Sweet shrubs so easy care

22:44, Apr 26 2012

Luculia is one of my favourite shrubs, or perhaps that should read "they are", because we have eight of them in our garden.

What better way to brighten up an autumn garden than with a gaudy flowering shrub. The common one is Luculia gratissima and it's easily the best for town gardens. When translated, gratissima means pleasing, whereas Luculia is a native Himalayan name for the shrub.

The rounded flowers are reminiscent of hydrangeas, but they are in a shade of pink we are unlikely to see in Taranaki, with our acid soils turning hydrangeas either blue or purple.

You could also describe the shrub as a poor man's kalmia, with the domes of pink, but it's much easier to grow and has the benefit of a strong scent and more attractive leaves.

Luculia flowers begin to appear in autumn, with the main flush appearing around mid-May, and by the end of the month, they are in their prime, with a mass of bright-pink blooms.

I'm delighted to see that colour is back in fashion in gardens and shrubs don't come more colourful than this. You can spot a luculia from 100 paces and when you get within 20 paces, you will be sniffing the air for the luxurious perfume. It really is perfume, smelling like some high class eau de cologne.


Plant one near your garage or entranceway and you will get the benefit of that heavenly scent every time you walk by.

They are easy to grow in any frost-free site and prefer to be in full sun, but they will cope with some shade from buildings and trees. Because they like warm temperatures, they also like warm soils, so make sure you choose a spot with good drainage.

Luculias are tough, resilient plants and will happily grow in borders next to the foundations of the house or garage. They are evergreen and with big, bright- green hand-sized leaves, the plants looks good all year.

One of the attractive features is the way the plants shed some leaves throughout the year and each one turns a rich orange or red before falling.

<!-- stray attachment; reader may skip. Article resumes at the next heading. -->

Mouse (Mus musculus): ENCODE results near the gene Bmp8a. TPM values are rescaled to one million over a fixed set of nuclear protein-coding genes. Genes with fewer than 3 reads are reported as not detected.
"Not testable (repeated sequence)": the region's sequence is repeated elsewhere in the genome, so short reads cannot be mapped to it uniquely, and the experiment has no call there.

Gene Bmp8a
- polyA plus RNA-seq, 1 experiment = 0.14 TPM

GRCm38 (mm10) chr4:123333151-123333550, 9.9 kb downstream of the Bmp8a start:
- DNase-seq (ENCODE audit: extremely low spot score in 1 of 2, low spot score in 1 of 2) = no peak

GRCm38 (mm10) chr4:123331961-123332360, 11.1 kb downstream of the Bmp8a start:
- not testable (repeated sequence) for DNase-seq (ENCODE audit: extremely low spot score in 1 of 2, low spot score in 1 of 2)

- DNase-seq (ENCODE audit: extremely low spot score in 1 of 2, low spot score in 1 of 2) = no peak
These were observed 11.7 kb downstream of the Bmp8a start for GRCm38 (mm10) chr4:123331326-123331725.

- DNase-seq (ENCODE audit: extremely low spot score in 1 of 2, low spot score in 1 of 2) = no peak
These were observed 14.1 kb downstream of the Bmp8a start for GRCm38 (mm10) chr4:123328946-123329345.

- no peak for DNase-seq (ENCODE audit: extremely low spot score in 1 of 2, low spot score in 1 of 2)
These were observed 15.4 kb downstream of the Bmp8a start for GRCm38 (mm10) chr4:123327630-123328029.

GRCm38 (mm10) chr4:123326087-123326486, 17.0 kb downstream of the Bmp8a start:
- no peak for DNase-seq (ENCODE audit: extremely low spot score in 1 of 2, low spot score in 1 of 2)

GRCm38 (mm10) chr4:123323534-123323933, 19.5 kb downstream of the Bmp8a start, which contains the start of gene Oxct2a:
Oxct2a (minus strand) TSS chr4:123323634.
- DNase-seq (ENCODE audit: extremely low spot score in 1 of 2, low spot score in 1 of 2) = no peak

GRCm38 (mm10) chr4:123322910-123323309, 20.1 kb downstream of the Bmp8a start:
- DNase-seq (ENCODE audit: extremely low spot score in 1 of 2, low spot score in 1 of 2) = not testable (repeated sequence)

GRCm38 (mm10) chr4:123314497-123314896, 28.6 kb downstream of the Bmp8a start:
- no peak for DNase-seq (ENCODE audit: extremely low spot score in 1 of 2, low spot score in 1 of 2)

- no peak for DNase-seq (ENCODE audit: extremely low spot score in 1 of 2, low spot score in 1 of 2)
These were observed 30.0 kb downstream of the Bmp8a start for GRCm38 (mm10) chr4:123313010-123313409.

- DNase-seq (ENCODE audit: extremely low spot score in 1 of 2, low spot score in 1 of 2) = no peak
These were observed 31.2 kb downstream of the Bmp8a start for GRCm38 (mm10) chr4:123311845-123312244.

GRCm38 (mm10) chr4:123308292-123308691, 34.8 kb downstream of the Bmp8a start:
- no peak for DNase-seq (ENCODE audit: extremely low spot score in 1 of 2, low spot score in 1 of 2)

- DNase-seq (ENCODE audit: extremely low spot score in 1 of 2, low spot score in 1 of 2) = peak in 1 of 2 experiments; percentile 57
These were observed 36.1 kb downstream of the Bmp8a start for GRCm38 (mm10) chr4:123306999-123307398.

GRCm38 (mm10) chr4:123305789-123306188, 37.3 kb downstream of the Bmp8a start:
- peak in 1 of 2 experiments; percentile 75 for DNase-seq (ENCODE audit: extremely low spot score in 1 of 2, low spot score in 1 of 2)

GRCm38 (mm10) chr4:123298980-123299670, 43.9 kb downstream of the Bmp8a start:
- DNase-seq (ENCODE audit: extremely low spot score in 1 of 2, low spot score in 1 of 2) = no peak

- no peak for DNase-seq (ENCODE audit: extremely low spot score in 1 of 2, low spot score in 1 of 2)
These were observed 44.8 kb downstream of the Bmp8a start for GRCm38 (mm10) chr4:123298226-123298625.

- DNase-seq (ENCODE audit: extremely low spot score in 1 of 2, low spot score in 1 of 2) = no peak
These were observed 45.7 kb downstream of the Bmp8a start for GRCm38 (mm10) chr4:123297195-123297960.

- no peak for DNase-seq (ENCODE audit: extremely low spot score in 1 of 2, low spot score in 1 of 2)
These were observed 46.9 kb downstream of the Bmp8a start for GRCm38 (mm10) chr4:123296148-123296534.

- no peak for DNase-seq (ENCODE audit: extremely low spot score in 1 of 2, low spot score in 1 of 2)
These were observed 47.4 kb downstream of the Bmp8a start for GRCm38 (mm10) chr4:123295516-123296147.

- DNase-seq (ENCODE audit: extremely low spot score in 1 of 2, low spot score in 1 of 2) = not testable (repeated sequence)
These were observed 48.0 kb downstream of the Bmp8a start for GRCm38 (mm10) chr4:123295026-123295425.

They are never deciduous, but those few leaves add a dash of colour to the plant. There is a cultivar called 'Early Dawn', which is worth seeking out for the brighter intense pink flowers.

There are several other species and they are all worthwhile. L intermedia has pale-pink flowers and is often the first to flower, beginning in March. I'm not sure why it has a name implying intermediate when it looks like a smaller version of L gratissima and shows little resemblance to the other species.

L grandifolia is aptly named, having the biggest leaves of all of them. Sitting proud on the tips of the stems are big, white tubular flowers. The flowers are so grand that you could mistake them for vireya rhododendrons, because the individual florets are slightly separate in the head rather than being a dense dome. And the scent is glorious, perhaps the best of them all. The leaves are special, rich green almost the size of a breakfast plate, with bright-red stalks or petioles.

During the colder months, the leaves take on a hint of red. The plant is often half evergreen or half deciduous and is a bigger more rangy shrub perhaps more suited to woodland gardens. It responds well to hard pruning and this keeps it tidy.

There is another species which grows happily in the shade as well as the sun. It may well be hardier and worth a try under trees in colder frost-prone gardens.

Luculia pinceana 'Fragrant Cloud' is readily available in garden centres. This clone was introduced by Os Blumhardt, the famous magnolia and camellia breeder from Whangarei.

Blumhardt is no longer with us, but he left a legacy of wonderful plants for us to enjoy.

This clone has bold, dark-green leaves. The flowers are big and bold in a rich dark-pink and have that typical luculia scent.

Mark Jury selected a white form he named 'Fragrant Pearl'. It's a better plant, because it has bigger flowers and a longer flowering season, from March to June.

There are only five species in the world and luckily we have four of them available in New Zealand. All of them hail from the Himalayas and, given the altitude of their homelands, it's a wonder they're not more cold hardy.

Luculias are in the rubiaceae family along with the equally scented gardenia and perhaps more surprising coffee.

Our native coprosmas as well as that horrible climbing clingy weed we call cleavers or goose grass are in this family too.

Luculias are naturally tidy shrubs with a neat rounded outline, but if your shrub gets too big or rangy, it's easy to prune.

If the bush is just a little tatty, then a light prune will suffice, but you can cut them really hard back to stumps if the plant has been frosted or is too leggy.

They quickly regenerate with a flush of new growth capable of bearing flowers next winter.

Remember the golden rule with pruning shrubs, other than roses and hydrangeas, is to prune immediately after flowering, giving the bush 11 months to make new growth and flowers.

No pests or diseases ever seem to bother them, so they really are easy-care shrubs, providing they have a free draining site. The two threats are frosts and strong winds. They are easily battered and broken by our coastal storms.

So with all these things in favour of luculias, it's a wonder we don't see more of them. What more could we ask of a bush than it be pretty, tidy and scented? Well, maybe frost resistance.

Taranaki Daily News